Blackstone Group Inc. has had an eventful year, from Chief Executive Officer Steve Schwarzman’s best-selling memoir to presidential candidate Elizabeth Warren’s attack on the firm and the rest of the private equity industry.
So what does it need to get its staff in the right mood for the firm’s holiday gatherings Thursday night?
The New York-based investment giant is satirically adopting the tried-and-true populist strategy that pro sports teams rely on — all chronicled in a video sent to employees Thursday morning and seen by Bloomberg.
The mascot was President and Chief Operating Officer Jon Gray’s idea, according to the video shot in the style of the TV hit The Office, complete with a Dwight-style desktop bobble-head. Gray, who played against type in last year’s video as a Grinch who canceled the holiday bash, this time portrays an amped-up version of himself pondering what the company has been missing.
Meet Mr. Stone. He looks a bit like Gray himself — the hair cut, the eyeglasses, the big smile — just with stony gray skin, an imposing physique and a huge head. Think Frankenstein. Gray, an English major, knows his Mary Shelley.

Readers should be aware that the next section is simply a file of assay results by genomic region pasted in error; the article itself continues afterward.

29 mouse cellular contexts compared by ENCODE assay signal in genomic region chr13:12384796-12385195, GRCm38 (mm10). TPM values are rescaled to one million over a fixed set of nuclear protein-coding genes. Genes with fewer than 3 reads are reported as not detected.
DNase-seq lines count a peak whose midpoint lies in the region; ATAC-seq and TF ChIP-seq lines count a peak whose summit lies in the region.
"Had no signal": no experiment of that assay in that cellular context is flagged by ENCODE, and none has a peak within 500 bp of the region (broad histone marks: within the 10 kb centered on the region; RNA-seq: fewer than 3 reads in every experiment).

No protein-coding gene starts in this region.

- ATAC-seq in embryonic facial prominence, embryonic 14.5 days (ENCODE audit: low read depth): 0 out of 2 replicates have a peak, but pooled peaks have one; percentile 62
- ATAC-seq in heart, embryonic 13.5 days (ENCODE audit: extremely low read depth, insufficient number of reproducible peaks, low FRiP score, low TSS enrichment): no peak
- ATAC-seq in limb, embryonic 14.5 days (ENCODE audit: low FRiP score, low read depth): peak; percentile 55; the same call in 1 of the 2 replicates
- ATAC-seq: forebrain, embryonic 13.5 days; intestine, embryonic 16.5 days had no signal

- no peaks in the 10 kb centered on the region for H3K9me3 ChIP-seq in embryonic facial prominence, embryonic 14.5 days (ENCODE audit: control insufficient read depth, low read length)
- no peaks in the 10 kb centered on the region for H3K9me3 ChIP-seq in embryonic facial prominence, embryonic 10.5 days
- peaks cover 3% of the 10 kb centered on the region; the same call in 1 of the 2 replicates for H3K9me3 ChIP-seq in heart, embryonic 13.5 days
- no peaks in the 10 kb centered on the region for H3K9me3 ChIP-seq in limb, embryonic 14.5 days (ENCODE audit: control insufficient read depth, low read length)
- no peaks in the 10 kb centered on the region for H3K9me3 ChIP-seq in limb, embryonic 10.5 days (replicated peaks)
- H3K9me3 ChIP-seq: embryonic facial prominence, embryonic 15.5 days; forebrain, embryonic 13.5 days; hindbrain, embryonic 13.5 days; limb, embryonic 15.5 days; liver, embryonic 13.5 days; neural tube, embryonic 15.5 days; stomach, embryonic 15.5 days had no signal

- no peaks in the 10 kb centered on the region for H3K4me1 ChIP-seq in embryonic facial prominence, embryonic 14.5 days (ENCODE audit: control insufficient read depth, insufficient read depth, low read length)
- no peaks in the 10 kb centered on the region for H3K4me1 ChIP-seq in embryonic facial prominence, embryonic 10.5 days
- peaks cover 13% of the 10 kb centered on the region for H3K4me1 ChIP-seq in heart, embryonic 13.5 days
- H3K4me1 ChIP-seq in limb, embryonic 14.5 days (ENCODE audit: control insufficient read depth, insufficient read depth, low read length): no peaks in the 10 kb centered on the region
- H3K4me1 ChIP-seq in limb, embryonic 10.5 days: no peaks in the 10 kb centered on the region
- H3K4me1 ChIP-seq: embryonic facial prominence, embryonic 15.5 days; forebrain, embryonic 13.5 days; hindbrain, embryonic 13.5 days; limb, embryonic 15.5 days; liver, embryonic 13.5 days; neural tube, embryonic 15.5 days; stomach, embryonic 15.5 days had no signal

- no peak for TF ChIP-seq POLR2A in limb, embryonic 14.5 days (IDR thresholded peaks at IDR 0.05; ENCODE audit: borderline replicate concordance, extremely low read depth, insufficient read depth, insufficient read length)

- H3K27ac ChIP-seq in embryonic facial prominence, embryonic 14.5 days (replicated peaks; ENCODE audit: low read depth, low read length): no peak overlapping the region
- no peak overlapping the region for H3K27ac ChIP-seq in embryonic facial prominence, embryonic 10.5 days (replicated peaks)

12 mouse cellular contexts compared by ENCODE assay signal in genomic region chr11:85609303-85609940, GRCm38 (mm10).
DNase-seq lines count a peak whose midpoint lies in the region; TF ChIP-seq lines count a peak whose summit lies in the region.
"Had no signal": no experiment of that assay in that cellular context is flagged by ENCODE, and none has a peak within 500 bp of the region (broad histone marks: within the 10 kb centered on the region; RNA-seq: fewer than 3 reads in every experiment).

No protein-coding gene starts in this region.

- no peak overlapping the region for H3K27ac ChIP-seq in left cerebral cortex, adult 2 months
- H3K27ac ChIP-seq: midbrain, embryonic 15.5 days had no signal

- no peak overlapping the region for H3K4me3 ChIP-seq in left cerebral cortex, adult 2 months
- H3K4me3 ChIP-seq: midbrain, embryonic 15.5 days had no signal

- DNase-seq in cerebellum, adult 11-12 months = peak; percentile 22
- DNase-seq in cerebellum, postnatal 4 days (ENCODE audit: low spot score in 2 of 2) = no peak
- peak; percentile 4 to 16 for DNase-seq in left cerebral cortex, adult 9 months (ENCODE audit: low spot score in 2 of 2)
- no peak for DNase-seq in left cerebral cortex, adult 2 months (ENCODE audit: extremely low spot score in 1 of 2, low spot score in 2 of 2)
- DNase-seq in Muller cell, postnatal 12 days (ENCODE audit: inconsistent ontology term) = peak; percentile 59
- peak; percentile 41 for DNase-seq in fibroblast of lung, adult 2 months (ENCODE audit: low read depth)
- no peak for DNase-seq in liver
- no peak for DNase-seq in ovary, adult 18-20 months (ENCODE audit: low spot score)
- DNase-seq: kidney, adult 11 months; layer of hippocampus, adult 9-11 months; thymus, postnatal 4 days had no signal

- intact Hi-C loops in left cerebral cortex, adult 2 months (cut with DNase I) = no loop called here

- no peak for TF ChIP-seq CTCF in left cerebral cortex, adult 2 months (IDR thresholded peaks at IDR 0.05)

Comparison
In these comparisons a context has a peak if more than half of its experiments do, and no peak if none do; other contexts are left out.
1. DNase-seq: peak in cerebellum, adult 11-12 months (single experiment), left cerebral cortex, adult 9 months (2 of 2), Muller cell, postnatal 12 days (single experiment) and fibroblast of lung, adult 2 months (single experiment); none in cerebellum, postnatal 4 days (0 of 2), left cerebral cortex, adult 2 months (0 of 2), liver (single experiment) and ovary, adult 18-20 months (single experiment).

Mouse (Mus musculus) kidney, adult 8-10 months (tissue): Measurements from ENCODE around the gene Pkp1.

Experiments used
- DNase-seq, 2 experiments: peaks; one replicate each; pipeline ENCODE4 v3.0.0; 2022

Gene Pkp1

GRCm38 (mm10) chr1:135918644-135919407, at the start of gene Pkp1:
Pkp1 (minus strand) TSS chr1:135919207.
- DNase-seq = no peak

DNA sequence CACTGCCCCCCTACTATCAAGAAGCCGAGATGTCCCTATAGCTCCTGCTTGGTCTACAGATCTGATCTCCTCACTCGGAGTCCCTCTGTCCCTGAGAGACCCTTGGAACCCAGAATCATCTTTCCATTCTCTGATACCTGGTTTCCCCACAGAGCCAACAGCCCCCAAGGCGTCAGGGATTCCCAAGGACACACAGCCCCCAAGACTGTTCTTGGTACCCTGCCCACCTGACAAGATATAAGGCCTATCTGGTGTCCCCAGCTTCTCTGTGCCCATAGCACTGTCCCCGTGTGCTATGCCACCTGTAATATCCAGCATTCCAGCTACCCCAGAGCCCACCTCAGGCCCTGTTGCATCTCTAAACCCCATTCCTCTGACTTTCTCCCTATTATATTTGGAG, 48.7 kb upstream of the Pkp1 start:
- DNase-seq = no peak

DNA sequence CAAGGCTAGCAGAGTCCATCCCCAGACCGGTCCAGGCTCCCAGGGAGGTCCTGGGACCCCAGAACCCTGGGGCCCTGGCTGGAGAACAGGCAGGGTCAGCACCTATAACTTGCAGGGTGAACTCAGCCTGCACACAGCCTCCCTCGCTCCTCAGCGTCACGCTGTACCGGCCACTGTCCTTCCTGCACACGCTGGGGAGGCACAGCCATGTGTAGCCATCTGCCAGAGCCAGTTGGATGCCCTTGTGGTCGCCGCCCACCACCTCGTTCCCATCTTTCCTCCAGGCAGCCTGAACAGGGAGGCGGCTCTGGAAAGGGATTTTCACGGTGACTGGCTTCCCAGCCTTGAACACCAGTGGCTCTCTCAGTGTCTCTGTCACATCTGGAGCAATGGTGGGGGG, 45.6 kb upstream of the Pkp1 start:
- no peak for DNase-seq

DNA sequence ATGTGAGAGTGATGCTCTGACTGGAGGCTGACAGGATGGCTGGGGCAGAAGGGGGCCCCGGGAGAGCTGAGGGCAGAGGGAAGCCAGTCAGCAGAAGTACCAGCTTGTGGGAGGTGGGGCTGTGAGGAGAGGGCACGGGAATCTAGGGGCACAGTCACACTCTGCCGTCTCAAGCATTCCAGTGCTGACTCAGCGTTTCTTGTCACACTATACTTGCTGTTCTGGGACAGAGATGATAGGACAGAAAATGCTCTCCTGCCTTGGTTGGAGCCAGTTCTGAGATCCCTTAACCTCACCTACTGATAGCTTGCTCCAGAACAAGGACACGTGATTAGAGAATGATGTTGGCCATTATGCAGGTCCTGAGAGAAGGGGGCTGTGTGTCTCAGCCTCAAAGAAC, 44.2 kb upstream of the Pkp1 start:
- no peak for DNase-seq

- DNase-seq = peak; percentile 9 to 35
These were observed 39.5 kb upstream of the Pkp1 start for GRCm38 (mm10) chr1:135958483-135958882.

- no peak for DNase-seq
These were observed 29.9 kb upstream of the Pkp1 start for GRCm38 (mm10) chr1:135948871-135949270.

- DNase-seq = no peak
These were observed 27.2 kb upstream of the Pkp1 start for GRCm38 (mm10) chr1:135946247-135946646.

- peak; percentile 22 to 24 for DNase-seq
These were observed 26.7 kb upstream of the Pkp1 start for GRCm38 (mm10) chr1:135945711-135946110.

It’s an original creation, perhaps because the mascots around the firm’s headquarters just wouldn’t have done. A New Jersey Devil — from the hockey team Blackstone executive David Blitzer co-owns — might have invited reputational risk. Gray’s favorite Chicago Bull could have worked, except some strategists see markets cooling in 2020.
The way Gray sees it, the most important decision to be made is who at the firm will play the mascot. Several executives audition reluctantly. Then someone in the costume bursts into the room and dunks a basketball in the corner net.
“Whoever’s in there is perfect,” says Christine Anderson, head of global public affairs and marketing.
The mascot runs through the Monday-morning meeting, leading waves and a conga line. The lawyers weigh in, worried about likeness misappropriation. Nicholas Galakatos, head of life sciences, says he’s “afraid we haven’t developed the medication that Jon clearly needs.” And there’s cultural resistance. “You crazy Americans,” says London-based Lionel Assant, who runs the European private equity business.
Gray, though, is all in on his creation. He gives Mr. Stone dancing lessons — or is it the other way around?
“I don’t know who’s inside that costume, but I love what Mr. Stone is bringing to this firm,” Gray says.
Spoiler alert: In the penultimate scene, the mascot removes his costume head. It’s Schwarzman.
“Surprised I can dunk?” Schwarzman says, excusing himself only to reemerge wearing a sandwich board plugging his book. “I’ve got some holiday cheer to spread, and some books to sell.”
--With assistance from Steven Crabill.